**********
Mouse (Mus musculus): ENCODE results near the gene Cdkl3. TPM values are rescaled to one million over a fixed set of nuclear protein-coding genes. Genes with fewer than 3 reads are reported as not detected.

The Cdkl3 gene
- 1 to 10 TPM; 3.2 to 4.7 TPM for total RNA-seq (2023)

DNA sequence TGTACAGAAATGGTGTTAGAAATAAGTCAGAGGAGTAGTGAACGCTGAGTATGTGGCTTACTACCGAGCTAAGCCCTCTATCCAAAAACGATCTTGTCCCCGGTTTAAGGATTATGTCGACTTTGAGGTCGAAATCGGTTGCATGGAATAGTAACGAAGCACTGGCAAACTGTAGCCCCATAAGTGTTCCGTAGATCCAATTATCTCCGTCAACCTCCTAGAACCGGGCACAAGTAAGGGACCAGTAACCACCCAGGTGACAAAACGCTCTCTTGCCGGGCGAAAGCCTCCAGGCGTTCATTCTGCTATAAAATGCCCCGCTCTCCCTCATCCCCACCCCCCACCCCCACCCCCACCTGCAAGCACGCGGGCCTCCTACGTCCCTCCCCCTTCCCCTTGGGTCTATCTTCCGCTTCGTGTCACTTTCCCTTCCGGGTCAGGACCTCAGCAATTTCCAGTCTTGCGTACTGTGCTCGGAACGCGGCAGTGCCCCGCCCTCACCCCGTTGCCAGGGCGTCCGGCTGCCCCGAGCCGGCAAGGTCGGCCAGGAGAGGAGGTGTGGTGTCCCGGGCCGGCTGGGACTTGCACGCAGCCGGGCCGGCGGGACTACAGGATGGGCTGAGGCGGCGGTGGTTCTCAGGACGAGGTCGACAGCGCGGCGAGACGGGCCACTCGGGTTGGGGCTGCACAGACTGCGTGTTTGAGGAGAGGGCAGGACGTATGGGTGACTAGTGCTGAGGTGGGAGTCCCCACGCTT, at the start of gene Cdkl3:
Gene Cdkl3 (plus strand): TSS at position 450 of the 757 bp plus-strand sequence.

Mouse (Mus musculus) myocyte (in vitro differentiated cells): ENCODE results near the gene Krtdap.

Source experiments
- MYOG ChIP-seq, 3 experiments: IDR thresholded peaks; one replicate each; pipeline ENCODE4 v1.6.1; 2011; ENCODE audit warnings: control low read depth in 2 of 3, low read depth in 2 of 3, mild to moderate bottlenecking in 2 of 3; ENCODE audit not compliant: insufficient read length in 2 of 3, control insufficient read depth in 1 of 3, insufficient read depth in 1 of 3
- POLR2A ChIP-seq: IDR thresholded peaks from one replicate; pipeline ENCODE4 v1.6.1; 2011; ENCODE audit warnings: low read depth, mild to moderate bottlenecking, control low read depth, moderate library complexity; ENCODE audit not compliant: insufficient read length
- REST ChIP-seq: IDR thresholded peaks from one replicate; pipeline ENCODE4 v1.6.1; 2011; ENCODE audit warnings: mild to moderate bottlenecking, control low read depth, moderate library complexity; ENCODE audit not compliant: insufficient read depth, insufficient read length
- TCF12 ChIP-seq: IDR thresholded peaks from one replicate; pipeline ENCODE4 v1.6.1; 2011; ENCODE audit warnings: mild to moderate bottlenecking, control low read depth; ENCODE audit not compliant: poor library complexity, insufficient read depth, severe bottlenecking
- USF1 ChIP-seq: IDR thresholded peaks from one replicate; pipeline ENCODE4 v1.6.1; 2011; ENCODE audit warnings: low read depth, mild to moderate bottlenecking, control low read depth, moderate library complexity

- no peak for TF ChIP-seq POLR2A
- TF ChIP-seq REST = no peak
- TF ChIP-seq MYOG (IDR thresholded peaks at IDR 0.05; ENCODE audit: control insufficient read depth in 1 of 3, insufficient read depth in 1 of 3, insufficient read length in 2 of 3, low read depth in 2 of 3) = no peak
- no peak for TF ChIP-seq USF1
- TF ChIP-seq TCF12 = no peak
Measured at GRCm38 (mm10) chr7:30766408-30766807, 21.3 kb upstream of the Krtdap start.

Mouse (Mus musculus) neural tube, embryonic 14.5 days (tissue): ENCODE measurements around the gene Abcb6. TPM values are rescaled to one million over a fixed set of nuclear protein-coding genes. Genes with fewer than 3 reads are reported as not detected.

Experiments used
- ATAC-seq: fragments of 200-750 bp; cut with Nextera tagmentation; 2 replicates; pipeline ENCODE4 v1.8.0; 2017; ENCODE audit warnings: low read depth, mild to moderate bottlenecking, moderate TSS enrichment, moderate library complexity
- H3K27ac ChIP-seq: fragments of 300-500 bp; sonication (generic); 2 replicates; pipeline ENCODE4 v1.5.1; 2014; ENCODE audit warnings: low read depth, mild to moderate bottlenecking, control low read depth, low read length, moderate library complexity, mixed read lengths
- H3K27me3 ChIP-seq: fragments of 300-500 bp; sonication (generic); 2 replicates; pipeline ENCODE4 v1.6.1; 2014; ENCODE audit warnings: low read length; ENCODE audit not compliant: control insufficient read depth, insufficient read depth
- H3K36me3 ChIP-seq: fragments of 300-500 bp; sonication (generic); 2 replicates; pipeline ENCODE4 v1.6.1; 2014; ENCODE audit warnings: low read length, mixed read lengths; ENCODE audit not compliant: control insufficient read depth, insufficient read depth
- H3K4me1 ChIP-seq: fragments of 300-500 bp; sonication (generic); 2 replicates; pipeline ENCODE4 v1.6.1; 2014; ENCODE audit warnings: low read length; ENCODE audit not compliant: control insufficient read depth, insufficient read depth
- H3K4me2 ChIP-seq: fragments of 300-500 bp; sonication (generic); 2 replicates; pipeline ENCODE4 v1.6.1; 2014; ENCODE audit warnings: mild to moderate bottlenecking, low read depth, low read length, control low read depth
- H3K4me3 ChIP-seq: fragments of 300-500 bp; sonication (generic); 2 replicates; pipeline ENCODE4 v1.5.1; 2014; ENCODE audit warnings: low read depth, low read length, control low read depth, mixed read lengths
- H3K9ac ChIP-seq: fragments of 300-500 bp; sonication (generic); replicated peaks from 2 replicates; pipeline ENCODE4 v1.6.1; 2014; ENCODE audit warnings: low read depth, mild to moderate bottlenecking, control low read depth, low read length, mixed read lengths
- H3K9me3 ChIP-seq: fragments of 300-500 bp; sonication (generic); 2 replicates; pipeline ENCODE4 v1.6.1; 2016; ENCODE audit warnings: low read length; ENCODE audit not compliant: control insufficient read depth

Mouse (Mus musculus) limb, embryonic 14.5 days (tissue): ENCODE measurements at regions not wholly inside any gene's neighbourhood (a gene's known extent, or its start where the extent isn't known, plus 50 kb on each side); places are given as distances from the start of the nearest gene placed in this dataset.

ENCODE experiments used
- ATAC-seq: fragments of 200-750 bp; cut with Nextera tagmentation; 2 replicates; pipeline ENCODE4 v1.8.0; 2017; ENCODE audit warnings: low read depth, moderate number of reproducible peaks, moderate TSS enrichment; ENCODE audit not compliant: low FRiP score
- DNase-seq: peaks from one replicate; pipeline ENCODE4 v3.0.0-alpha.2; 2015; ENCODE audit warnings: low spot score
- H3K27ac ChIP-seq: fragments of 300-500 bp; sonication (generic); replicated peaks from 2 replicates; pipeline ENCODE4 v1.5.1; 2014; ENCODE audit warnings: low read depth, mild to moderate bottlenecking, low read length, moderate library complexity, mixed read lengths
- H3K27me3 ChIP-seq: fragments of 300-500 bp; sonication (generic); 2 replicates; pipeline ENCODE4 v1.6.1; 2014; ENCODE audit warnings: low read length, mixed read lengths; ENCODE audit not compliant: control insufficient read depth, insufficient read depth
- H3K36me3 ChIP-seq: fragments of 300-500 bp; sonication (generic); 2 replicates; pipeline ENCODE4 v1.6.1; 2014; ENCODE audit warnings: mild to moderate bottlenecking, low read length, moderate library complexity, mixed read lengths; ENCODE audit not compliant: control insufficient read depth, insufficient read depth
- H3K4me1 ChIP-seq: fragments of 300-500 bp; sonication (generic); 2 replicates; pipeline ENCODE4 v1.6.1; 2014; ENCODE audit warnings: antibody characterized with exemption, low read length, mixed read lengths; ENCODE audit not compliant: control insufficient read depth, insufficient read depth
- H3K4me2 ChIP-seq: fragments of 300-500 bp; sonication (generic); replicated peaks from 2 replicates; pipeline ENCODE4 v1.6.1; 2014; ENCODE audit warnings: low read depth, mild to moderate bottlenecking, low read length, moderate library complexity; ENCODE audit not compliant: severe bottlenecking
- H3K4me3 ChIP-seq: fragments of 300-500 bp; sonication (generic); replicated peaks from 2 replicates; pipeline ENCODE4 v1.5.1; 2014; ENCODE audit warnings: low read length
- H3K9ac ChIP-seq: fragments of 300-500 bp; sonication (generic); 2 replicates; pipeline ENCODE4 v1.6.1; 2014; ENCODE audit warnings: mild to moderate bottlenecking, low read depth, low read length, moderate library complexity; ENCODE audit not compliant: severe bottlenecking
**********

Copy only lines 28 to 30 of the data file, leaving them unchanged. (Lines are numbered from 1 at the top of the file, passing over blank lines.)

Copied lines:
- H3K9ac ChIP-seq: fragments of 300-500 bp; sonication (generic); replicated peaks from 2 replicates; pipeline ENCODE4 v1.6.1; 2014; ENCODE audit warnings: low read depth, mild to moderate bottlenecking, control low read depth, low read length, mixed read lengths
- H3K9me3 ChIP-seq: fragments of 300-500 bp; sonication (generic); 2 replicates; pipeline ENCODE4 v1.6.1; 2016; ENCODE audit warnings: low read length; ENCODE audit not compliant: control insufficient read depth

Mouse (Mus musculus) limb, embryonic 14.5 days (tissue): ENCODE measurements at regions not wholly inside any gene's neighbourhood (a gene's known extent, or its start where the extent isn't known, plus 50 kb on each side); places are given as distances from the start of the nearest gene placed in this dataset.